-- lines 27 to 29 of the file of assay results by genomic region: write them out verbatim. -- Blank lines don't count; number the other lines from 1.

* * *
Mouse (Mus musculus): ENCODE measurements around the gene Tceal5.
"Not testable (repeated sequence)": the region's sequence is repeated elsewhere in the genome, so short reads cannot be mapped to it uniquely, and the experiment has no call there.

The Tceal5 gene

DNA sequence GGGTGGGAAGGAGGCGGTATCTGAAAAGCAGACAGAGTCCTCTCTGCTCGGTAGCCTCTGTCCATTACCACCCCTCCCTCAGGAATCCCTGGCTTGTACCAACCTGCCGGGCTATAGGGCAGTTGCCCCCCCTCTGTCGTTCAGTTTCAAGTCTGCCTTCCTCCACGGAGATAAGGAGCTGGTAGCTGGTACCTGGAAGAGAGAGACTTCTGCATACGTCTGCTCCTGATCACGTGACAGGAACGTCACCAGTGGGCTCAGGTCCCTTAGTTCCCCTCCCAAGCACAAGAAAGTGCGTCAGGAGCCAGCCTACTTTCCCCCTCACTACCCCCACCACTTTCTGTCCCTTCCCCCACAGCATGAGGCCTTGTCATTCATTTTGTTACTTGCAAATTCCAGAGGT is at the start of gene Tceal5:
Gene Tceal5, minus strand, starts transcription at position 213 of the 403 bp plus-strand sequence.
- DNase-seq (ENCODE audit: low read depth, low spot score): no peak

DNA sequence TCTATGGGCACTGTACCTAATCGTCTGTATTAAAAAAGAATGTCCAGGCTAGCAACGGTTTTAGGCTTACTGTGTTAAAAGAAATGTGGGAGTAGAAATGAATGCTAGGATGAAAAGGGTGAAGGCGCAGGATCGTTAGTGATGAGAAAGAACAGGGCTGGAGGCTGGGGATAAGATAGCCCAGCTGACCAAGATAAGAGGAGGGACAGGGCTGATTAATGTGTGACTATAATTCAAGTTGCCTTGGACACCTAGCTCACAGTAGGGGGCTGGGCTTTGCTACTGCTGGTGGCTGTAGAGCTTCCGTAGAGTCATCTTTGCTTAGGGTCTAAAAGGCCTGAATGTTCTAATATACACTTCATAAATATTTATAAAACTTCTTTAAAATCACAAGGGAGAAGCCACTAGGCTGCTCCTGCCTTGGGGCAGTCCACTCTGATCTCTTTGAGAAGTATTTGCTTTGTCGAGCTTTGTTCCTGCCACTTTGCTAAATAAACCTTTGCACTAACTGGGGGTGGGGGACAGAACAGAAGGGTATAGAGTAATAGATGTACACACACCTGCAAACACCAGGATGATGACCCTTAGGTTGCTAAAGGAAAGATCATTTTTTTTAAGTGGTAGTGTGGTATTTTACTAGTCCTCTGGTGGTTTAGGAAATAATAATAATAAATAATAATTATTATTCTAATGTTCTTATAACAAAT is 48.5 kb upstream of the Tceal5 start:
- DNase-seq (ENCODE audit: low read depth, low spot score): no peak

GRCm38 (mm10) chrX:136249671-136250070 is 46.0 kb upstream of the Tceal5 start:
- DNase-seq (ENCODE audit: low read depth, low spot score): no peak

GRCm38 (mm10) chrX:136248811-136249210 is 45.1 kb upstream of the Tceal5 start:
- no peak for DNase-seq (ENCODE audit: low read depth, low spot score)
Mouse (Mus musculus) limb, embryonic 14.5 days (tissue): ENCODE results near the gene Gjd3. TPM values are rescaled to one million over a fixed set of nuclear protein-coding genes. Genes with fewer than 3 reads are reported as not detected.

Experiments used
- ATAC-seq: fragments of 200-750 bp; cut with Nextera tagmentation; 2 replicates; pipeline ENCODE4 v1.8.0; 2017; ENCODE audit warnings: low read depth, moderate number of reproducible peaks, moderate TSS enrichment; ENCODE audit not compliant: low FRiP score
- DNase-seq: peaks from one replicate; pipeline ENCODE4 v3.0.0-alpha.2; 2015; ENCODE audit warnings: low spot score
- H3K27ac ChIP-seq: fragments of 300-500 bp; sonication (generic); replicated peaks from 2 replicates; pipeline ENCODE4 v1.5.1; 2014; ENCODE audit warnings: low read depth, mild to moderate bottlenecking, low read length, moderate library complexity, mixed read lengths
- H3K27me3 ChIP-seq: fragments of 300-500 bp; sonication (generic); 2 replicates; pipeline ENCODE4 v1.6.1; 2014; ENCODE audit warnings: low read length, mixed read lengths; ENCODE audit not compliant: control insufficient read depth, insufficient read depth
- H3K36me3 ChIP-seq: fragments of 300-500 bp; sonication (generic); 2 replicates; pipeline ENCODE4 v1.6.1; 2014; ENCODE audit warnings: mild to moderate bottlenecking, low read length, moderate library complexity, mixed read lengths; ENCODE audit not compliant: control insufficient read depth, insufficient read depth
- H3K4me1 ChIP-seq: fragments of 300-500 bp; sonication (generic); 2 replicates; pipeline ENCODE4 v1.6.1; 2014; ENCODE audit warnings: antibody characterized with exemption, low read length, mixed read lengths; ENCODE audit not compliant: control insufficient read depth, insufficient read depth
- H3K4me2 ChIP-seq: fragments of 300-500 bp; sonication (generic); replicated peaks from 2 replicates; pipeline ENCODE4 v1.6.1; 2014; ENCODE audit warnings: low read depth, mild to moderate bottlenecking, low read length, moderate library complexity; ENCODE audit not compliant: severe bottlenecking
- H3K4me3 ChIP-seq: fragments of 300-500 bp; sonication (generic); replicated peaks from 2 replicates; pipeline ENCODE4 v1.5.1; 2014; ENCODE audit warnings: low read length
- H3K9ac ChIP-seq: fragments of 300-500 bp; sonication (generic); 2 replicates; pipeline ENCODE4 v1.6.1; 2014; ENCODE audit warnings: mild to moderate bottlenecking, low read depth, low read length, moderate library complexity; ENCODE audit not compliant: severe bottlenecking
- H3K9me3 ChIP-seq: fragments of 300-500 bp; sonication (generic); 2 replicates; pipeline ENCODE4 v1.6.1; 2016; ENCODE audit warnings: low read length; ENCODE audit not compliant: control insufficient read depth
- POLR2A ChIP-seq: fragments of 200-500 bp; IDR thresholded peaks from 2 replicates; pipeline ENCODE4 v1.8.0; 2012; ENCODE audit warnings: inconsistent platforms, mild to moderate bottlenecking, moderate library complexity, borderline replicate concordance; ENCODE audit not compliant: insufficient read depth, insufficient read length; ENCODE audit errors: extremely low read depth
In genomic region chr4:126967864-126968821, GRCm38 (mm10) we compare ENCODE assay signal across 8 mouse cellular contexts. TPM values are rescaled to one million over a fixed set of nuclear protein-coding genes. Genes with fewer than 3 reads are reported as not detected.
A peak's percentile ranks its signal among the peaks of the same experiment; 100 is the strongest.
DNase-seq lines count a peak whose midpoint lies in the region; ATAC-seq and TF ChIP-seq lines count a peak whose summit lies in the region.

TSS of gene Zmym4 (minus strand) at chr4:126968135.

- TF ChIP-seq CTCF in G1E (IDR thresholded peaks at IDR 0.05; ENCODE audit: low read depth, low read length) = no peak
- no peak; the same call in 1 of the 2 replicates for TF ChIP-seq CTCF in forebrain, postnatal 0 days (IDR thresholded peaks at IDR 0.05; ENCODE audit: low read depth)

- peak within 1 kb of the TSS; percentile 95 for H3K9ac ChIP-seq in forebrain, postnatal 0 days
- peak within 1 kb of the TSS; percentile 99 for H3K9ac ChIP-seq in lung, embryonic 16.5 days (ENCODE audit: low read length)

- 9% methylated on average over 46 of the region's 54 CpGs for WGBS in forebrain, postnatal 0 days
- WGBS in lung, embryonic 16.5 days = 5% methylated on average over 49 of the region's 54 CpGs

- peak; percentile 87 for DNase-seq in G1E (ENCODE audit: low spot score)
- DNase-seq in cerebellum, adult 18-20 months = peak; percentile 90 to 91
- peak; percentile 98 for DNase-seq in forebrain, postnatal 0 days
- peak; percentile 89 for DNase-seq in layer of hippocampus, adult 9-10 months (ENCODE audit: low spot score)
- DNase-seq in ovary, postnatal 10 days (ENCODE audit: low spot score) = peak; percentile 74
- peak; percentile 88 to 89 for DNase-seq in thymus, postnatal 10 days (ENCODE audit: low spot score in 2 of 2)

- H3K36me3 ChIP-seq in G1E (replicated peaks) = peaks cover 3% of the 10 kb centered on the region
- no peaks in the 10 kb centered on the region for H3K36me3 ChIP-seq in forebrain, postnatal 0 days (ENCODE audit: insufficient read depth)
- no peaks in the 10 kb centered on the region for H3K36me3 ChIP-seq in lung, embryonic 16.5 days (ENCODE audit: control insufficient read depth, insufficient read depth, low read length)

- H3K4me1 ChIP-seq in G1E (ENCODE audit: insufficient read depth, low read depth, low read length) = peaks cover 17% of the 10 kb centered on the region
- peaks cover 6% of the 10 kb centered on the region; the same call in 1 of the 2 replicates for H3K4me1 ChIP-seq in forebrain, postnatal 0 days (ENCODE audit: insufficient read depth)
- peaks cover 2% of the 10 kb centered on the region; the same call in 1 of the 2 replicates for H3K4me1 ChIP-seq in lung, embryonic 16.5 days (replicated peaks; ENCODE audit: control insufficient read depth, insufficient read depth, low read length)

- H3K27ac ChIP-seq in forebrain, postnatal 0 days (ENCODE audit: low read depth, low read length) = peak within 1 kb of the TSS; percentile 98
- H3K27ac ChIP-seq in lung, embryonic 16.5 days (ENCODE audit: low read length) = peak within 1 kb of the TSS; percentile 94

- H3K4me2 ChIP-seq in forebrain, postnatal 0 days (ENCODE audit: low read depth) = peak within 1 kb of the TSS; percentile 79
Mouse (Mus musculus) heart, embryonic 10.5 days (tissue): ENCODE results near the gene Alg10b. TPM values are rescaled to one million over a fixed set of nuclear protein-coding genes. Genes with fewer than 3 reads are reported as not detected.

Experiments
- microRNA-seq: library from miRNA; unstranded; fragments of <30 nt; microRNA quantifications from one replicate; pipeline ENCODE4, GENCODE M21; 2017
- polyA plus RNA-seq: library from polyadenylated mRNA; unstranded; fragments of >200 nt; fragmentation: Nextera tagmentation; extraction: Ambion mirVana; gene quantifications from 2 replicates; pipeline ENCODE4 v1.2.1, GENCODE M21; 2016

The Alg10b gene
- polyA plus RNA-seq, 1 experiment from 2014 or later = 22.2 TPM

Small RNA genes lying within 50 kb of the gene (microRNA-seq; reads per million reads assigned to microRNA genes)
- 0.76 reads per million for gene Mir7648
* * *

A peak's percentile ranks its signal among the peaks of the same experiment; 100 is the strongest.
DNase-seq lines count a peak whose midpoint lies in the region; ATAC-seq and TF ChIP-seq lines count a peak whose summit lies in the region.

TSS of gene Zmym4 (minus strand) at chr4:126968135.